A small group of diners, most of them absurdly wealthy, pretentious and self-absorbed, travel to a remote island for an elaborate private dinner, prepared specifically for them by a world-renowned chef. Soon, they discover that the chef has more in store for them than just food.
This is the plot of The Menu. If it sounds like a twisty thriller, it is. If it sounds like a satire, lampooning the sort of person who would eagerly pay $1250 to be lectured about “meaning” while eating high-concept meals, it is that, too. As a darkly comedic thriller, it is okay. The characters are clearly-drawn stereotypes, there is a strong sense of tone and the screenplay knows when to drop in some humor. However, it isn’t necessarily exciting on this level. The twists aren’t that interesting on their own and the characters aren’t really written to be engaging outside of what they represent.
No, The Menu (100 minutes, without the end credits) is much more intriguing as a vicious social satire. That is where the dialogue and performances truly get to shine. The characters are mostly users, who take whatever they want from the world, with no regard for who could possibly be hurt by it. They are thoughtless and the movie has a lot of fun exposing them for what they are. That aspect makes this consistently compelling yet, in the end, it seems like it may have bitten off a little more than it was able to chew. There are several parallels between what the movie is saying and the movie itself that might have been unintentional, but confuse its message nonetheless. It aims high and, though it doesn’t quite hit its mark, it still lands on “pretty good.”
The message comes from the intentionally thin characters, all played exactly as they needed to be. There is the self-important food critic (Janet McTeer), the fading movie star (John Leguizamo), the repeat customers (Reed Birney and Judith Light), the obnoxious employees of the restaurant’s chief investor (Arturo Castro, Rob Yang and Mark St. Cyr) and a completely oblivious foodie (Nicholas Hoult). Then there is the pompous chef (Ralph Fiennes), his terrifyingly loyal assistant (Hong Chau) and Margot (Anya Taylor-Joy), the foodie’s date, who was a last-minute substitution for his now ex-girlfriend.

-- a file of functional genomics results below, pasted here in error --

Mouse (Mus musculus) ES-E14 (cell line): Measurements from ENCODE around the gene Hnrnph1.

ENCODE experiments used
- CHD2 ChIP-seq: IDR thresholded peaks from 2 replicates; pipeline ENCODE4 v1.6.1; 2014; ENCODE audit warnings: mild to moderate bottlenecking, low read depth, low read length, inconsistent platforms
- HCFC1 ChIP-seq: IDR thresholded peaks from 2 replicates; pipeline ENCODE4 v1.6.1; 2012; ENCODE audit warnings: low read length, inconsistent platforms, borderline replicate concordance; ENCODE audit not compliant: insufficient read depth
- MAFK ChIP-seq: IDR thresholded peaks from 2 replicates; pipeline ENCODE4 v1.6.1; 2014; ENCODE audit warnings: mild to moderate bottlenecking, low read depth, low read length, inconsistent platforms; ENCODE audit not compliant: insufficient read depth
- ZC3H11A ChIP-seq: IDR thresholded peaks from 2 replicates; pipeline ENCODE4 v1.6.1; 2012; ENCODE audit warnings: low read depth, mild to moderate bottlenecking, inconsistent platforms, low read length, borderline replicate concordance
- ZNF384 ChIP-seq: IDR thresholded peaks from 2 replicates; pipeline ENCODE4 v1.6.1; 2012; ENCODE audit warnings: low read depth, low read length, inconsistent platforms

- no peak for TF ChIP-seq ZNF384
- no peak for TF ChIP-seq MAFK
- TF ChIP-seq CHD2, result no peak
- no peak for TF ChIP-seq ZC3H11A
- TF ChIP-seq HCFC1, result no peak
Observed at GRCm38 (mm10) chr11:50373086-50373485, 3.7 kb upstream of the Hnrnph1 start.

The standouts are Taylor-Joy, Hoult and Fiennes. Ralph Fiennes tends to play serious roles, so it is refreshing to see him ham it up as a chef who runs his kitchen like a cult. It is vital to him that his rules are followed so his detailed plans can be executed. That is why the surprise appearance of Margot is so alarming to him. Fiennes’ dry delivery makes his condescending insults even funnier.
Nicholas Hoult is equally terrific as an ignorant, spoiled, rich kid, who cares far more about impressing the chef than he does about his date. His continued fascination with each course, even when things take a turn toward horror, is a great running gag. His obsession with food is one of The Menu’s better statements regarding the thin line between making art for consumers and consuming art for status.
Anya Taylor-Joy has the toughest role because she is essentially representing the audience. She is a regular woman, not rich, not interested in food (beyond eating it), with no idea what to expect from this experience. Her sardonic responses to everything going on around her are amusing and give way to a believable shift in outlook when things begin to get crazy. The handful of scenes where Margot goes toe-to-toe with the intimidating chef are a definite highlight.
While The Menu does work better as satire than as a suspenseful thriller, it hits the notes it needs to as far as violence and mayhem goes. It doesn’t succeed at everything it attempts. However, the intelligent writing and performances make up for a lot. If nothing else, it certainly isn’t boring.
3½ out of 5
Anya Taylor-Joy as Margot
Ralph Fiennes as Chef Slowik
Nicholas Hoult as Tyler
Hong Chau as Elsa
Janet McTeer as Lillian
John Leguizamo as Movie Star
Paul Adelstein as Ted
Arturo Castro as Soren
Aimee Carrero as Felicity
Reed Birney as Richard
Judith Light as Anne
Rob Yang as Bryce
Mark St. Cyr as Dave
Directed by Mark Mylod
Screenplay by Seth Reiss and Will Tracy